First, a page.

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'A day of profound sadness': The prison officer targeted in Belfast bomb attack has died

The father of three was injured when a bomb exploded under his van in east Belfast on 4 March.

Image: Lesley-Anne McKeown/PA Wire

Updated 5.54pm

THE PSNI HAS said today is a day of profound sadness after the death of a prison officer who was seriously injured in a bomb blast in Belfast 10 days ago.

Adrian Ismay was injured when a bomb exploded under his van in east Belfast on 4 March. A father of three adult daughters, he died from his injuries today, aged 52.

He was driving to work from his home on Hillsborough Drive when police believe the device fell off and partly detonated as the vehicle went over a speed bump.

It is understood he was released after he underwent surgery but was rushed back to hospital this morning.

The PSNI confirmed the news this afternoon, with Detective Chief Inspector Richard Campbell offering the force’s deepest sympathies to his family, friends and colleagues.

He said, “Adrian’s profession was simply to keep people safe and we will do everything possible to bring those responsible to justice.

This was a completely senseless attack which only serves to demonstrate the ruthlessness and recklessness of those opposed to peace and who live for violence.

Issuing a statement from the US, Taoiseach Enda Kenny said his thoughts and prayers were with the Ismay family “for their loss and for their trauma”.

I have said repeatedly that such attacks can have no place in a civilised, inclusive society and we must continue to work at all levels to copperfasten a future for Northern Ireland that is committed to the democratic process and the rule of law and is free from violence and intimidation.

Northern Ireland’s First Minister Arlene Foster said she is “devastated” by the news.

Minister for Foreign Affairs Charlie Flanagan said he was “deeply saddened” to learn of his death. He described the attack as both callous and cowardly.

We must work together to reject those who would wish to return Northern Ireland to the days when these heinous attacks were commonplace,” he added in a statement.

Their futile agenda will not succeed.

A group calling itself the New IRA claimed responsibility for the explosion in east Belfast.

In a statement to the BBC, the group claimed he was attacked because he had trained staff at Maghaberry Prison in Co Antrim.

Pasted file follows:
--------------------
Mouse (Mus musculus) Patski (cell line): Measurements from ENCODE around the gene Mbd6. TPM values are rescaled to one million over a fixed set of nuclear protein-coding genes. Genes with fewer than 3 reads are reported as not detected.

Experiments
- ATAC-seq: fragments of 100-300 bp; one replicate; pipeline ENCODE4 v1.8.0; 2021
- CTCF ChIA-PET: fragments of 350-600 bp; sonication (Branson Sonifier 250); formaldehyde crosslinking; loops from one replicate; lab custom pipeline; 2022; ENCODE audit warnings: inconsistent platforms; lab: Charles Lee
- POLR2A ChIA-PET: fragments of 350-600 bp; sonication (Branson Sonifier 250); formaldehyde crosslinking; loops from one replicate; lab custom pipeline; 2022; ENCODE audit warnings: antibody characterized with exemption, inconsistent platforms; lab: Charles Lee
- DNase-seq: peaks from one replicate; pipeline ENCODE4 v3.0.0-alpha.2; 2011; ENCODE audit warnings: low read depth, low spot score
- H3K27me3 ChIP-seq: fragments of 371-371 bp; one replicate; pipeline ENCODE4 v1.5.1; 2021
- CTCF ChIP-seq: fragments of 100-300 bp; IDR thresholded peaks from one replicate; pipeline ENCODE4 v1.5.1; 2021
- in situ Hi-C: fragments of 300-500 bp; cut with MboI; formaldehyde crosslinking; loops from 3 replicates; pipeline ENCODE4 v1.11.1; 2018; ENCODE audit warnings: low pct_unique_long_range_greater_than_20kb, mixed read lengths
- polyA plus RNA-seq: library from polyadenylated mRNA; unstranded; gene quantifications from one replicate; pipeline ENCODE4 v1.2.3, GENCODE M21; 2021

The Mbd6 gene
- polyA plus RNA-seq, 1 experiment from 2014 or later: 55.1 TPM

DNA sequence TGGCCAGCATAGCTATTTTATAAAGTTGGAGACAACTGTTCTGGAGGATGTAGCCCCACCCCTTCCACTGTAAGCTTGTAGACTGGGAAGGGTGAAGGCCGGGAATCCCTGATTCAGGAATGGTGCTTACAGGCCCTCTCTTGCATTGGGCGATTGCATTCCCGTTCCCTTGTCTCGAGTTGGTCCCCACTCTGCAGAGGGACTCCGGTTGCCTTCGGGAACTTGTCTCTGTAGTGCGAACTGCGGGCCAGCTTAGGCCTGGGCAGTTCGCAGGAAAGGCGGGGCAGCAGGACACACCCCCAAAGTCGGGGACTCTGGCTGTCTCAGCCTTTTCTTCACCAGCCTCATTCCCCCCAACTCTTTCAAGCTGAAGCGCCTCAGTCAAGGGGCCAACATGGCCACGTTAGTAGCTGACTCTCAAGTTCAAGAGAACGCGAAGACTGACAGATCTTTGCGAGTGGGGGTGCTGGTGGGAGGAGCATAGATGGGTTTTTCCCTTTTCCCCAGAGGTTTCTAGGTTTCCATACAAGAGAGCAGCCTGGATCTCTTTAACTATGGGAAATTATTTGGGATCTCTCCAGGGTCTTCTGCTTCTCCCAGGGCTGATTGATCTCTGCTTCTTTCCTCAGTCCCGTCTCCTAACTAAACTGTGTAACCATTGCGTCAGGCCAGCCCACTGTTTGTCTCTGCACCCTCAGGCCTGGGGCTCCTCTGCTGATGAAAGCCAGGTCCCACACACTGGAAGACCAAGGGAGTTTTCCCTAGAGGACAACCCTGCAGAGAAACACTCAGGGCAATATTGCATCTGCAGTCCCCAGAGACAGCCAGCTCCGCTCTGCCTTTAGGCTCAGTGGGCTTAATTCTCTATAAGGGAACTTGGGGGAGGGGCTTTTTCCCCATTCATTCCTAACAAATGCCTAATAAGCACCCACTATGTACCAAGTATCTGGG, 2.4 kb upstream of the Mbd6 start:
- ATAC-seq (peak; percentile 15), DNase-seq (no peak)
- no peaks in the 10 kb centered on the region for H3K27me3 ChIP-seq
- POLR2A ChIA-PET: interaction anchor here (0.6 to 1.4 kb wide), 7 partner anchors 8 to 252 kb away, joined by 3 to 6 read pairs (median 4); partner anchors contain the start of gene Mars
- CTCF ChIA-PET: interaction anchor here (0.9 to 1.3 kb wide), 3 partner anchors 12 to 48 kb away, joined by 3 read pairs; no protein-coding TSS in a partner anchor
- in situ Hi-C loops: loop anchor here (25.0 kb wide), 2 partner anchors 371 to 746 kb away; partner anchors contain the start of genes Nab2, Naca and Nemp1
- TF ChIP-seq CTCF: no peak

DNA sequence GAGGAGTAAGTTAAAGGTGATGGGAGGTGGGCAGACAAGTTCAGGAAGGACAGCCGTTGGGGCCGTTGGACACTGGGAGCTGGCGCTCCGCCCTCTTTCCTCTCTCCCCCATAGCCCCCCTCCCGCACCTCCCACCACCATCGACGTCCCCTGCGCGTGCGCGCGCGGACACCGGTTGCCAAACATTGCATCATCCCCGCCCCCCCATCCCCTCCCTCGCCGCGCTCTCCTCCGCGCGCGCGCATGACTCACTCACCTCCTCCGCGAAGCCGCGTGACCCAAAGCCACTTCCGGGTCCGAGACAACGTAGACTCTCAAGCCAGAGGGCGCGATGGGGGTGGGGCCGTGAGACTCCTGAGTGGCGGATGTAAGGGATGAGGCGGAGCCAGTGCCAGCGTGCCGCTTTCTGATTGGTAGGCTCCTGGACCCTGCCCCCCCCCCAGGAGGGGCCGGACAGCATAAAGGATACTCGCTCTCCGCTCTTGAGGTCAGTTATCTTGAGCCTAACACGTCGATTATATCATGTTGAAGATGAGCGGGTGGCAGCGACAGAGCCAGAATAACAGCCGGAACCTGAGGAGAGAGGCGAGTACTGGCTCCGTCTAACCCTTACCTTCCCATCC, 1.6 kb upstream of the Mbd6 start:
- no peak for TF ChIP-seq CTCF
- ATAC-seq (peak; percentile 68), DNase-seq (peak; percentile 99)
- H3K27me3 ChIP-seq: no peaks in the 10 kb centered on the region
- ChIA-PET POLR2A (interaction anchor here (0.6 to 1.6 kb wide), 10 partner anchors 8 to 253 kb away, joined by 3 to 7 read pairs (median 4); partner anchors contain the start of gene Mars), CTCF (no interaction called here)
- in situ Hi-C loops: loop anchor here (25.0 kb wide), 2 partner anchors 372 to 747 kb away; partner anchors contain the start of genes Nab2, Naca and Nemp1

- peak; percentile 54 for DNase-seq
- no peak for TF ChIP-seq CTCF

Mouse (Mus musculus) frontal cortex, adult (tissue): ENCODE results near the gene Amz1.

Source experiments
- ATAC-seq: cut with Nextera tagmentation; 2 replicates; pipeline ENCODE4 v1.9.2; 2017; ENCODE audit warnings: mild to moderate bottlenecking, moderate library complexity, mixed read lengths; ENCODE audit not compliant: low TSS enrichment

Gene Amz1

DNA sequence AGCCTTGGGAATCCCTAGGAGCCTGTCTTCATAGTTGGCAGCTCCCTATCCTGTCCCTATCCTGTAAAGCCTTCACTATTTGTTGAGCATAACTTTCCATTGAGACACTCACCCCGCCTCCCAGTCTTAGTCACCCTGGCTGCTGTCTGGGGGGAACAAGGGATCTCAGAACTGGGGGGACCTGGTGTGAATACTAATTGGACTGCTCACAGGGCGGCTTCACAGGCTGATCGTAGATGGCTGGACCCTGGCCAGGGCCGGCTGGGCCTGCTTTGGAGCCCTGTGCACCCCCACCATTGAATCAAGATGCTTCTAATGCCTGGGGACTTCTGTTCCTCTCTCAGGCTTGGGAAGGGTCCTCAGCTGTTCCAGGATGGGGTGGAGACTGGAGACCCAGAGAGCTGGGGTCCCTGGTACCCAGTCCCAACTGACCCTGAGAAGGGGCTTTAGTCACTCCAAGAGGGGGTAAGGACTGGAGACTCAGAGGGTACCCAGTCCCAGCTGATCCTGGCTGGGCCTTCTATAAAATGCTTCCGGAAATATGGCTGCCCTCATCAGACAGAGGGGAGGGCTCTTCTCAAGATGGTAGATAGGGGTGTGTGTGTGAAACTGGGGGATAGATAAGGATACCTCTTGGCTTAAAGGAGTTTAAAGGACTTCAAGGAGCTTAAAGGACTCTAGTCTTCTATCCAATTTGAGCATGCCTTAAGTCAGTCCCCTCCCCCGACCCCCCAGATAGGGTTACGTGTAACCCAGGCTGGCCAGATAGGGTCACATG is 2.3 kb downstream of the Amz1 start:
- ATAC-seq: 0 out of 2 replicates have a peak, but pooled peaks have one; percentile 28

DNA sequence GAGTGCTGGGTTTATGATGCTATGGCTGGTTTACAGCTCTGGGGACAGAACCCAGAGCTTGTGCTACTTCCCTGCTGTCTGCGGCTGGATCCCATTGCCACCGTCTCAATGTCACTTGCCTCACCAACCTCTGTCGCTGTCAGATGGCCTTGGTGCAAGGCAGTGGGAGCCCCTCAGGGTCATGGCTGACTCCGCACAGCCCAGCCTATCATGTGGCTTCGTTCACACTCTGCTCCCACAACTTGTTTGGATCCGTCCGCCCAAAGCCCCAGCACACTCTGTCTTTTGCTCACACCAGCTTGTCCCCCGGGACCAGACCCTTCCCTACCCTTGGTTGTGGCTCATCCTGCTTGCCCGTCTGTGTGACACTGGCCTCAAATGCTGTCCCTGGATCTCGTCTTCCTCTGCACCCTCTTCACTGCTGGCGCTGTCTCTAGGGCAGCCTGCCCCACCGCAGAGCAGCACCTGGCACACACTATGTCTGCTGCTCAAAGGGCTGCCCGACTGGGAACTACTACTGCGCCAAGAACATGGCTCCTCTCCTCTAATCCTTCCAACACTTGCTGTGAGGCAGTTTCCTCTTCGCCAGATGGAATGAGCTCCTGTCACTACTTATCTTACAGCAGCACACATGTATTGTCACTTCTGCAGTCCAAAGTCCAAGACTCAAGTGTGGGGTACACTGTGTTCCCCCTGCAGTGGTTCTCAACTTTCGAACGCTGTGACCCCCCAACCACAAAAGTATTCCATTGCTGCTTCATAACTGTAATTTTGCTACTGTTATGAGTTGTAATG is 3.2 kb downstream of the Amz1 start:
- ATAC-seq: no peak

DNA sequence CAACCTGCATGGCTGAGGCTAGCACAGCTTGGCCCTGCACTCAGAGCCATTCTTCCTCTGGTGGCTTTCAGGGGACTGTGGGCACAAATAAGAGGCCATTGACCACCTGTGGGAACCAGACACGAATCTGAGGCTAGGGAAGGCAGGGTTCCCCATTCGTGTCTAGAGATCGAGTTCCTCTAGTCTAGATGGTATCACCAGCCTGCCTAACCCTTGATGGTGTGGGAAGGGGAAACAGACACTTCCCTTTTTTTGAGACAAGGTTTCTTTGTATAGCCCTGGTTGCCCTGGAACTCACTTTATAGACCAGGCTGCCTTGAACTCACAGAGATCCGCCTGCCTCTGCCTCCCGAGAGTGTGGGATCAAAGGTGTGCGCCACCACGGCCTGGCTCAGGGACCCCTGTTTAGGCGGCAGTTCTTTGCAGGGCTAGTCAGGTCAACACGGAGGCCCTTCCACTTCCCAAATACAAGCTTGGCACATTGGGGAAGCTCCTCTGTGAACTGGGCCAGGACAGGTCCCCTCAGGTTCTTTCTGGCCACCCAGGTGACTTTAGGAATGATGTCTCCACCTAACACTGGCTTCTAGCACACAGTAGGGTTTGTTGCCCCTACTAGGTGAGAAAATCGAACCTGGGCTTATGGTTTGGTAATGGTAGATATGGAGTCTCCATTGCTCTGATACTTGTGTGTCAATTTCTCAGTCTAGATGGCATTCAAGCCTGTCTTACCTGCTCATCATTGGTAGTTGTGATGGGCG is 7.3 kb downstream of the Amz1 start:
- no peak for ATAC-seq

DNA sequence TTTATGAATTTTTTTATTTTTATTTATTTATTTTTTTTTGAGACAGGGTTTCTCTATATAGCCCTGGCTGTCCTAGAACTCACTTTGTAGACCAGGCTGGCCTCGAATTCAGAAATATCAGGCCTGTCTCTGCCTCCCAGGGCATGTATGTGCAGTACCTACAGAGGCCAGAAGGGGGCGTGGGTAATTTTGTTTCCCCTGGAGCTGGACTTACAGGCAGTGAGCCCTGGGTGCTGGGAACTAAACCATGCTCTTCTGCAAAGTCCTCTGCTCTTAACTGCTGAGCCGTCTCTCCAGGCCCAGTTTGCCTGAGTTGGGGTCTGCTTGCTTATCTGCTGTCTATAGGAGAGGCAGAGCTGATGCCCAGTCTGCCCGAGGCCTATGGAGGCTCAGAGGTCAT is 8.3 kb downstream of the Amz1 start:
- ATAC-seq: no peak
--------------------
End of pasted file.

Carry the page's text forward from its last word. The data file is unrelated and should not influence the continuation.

The group said he was one of a number of “potential targets” resulting from an ongoing dispute between dissidents and prison authorities about their treatment in the facility.

He had worked for the prison service for more than 28 years.

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One man has been charged with attempted murder and causing an explosion with intent to endanger life. The investigation is continuing and the exact cause of death is yet to be established.

The PSNI officers investigating the killing want to trace the movement of two specific vehicles which were seized by police during searches after the attack:

- A red Citroen C3 SKZ6662 which is believed to have been used by those planting the device at 21 Hillsborough Drive at approximately 2.20am during the early hours of Friday 4 March.


- And a silver Skoda Fabia KFZ2352 which is believed to have been used before and after the incident by those involved. Police are particularly interested in any sightings of this vehicle, on the move or parked up, between 7pm on the evening of Thursday 3 March and 4am during the early hours of Friday 4 March.


“It is my understanding that a male was dropped off in this vehicle in Pilot Street in the Docks area of Belfast at around 3am on Friday morning and I am appealing for anyone who saw this, or who knows the identity of this male to come forward to police,” continued Chief Inspector Campbell.

Comments have been disabled as legal proceedings are ongoing. 

More: ‘New IRA’ claims responsibility for Belfast prison officer attack

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